All positionings can be edited and modified later. The space management program provides the corresponding functions for this purpose. Changes are made individually, in groups, controlled by rules or fully automated.
Evaluate, analyze and optimize
In space management, the return on investment (ROI) is considered in the form of a return on inventory investment (ROII): The products located on limited shelf space are related to the expected and achieved return.
The aim is to sell products and generate sales and earnings via the point-of-sale. Customer expectations should also be fulfilled in the best possible way. The products compete for available shelf space, whereby several optimization goals (maximization of sales, maximization of earnings, inventory management, capital commitment, product group competence, logistics) need to be considered simultaneously.
The space management program checks what value the current POS planning represents, what sales and earnings can be expected and whether the planned inventories are appropriate for sales. It uses performance data (sales figures, turnover, stock movements) and category considerations and determines corresponding key figures. Typical evaluation criteria are contact lines, speeds, delivery rates, area productivity and area profitability, which can be applied to individual articles, categories or the overall shelf.
The decisive factor is that – unlike other analysis tools in merchandise management systems, etc. – these evaluations are used as a basis for the evaluation, not only based on data sets, but also taking into account the (available and occupied) space. Therefore, the typical key figures are productivity, profitability and the contribution margin of the occupied area.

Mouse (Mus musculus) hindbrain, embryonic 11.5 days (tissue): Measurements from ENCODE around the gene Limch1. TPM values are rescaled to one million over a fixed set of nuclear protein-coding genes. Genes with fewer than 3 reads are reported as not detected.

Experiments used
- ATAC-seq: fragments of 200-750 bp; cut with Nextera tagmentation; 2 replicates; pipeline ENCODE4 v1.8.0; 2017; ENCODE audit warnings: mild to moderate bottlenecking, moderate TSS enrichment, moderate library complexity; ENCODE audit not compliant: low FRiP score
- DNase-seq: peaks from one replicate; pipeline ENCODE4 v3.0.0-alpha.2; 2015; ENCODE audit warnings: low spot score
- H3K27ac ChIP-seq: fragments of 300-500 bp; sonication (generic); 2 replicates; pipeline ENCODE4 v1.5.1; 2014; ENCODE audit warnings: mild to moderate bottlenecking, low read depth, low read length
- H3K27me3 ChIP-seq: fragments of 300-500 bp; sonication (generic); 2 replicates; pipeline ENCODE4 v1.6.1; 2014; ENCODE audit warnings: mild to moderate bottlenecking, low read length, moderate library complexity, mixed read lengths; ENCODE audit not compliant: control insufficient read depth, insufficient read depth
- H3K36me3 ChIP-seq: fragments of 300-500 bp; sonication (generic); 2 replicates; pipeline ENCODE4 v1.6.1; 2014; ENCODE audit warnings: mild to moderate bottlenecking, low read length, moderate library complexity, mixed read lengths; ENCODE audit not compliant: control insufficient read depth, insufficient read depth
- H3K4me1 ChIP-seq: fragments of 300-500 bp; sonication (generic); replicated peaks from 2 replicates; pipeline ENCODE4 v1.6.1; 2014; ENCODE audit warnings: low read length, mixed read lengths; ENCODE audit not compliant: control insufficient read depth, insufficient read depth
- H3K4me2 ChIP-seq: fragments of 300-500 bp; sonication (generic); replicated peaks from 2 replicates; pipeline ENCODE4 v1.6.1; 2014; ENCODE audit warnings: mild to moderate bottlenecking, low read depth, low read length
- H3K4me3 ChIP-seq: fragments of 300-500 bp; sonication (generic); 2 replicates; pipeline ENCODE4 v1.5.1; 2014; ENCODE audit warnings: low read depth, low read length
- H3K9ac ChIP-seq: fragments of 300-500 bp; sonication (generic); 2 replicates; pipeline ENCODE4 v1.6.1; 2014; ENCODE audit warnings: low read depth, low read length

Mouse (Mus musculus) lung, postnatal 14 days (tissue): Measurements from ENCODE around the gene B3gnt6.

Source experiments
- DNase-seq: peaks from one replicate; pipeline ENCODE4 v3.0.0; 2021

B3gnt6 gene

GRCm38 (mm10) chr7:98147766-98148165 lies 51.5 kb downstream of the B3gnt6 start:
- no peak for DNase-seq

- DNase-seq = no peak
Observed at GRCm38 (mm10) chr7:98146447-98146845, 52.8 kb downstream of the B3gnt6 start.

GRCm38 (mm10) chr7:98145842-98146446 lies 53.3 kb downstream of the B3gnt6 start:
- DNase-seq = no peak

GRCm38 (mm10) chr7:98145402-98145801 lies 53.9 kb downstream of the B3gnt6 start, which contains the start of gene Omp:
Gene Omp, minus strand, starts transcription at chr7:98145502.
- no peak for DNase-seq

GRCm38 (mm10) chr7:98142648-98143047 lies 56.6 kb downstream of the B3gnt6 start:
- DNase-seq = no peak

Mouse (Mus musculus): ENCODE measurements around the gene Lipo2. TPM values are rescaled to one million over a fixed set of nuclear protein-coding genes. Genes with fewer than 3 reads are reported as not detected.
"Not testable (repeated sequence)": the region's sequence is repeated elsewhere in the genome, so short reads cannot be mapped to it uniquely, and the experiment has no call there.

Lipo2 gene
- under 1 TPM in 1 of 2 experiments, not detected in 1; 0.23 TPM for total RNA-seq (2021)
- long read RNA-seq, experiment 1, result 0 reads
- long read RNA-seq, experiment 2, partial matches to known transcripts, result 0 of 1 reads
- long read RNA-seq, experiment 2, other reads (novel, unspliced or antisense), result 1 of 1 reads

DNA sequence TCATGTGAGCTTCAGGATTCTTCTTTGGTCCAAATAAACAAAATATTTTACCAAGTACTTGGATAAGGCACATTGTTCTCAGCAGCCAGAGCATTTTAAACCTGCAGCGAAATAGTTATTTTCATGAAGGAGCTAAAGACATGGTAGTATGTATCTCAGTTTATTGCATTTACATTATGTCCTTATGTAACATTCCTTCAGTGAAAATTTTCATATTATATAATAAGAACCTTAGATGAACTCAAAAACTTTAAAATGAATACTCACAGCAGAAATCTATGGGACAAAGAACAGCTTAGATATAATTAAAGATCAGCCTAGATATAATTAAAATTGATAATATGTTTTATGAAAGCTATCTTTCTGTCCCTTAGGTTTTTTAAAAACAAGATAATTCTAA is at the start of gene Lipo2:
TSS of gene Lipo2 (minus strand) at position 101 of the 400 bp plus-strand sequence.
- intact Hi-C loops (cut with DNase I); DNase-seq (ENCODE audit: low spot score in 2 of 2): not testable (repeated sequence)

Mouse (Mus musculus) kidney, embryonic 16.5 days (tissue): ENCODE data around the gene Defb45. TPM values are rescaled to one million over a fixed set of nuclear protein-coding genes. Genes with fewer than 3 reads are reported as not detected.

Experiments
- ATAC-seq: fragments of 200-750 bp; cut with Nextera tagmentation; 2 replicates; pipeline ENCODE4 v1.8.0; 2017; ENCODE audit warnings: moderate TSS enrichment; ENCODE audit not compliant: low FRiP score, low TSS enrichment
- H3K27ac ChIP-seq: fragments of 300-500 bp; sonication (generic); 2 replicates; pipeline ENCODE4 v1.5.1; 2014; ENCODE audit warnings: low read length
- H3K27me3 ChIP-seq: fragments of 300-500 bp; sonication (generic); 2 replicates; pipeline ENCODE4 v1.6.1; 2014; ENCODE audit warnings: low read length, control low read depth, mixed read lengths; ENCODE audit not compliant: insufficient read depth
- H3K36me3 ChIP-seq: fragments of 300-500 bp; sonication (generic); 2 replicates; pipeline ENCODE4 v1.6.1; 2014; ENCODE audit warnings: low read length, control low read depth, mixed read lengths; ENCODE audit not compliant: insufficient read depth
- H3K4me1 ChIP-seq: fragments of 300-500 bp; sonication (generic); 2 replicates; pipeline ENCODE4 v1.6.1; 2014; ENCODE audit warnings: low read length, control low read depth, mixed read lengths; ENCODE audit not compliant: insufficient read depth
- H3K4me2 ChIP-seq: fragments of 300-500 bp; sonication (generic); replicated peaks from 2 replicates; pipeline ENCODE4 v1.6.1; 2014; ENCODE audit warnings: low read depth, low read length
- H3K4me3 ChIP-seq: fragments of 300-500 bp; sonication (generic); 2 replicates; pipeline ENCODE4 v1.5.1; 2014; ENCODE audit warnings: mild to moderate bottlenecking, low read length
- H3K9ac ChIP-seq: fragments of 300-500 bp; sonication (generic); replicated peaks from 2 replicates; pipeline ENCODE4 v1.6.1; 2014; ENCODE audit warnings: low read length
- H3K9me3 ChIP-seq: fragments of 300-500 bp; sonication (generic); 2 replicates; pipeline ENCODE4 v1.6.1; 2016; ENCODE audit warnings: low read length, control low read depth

Analyses are thematic evaluations of a planogram based on imported product performance data, business key figures and the current occupancy. The results of an analysis can be visualized as color highlighting on the planogram graphic. Analysis data can be exported graphically and alphanumerically.
An analysis requires the availability of the performance data of the positioned articles, e.g. sales and turnover figures, initial assembly and target quantities with reference to time.
Since the performance data of the articles are not always easily available, the analysis phase is optional, it can initially be ignored and implemented at a later date. On the other hand, the analysis phase is the area that is particularly suitable for optimizing sales, earnings and profitability and for controlling inventory ranges with regard to avoiding short sales on the one hand and excessive capital commitment of slow-moving articles on the other.
Typical analyses are:
- Sales and profit forecast
- Contact line analysis by product group and manufacturer
- Stock analysis with regard to supply, overstocking and understocking
- Stock assessment
- Cost-benefit analysis
- Relevance analysis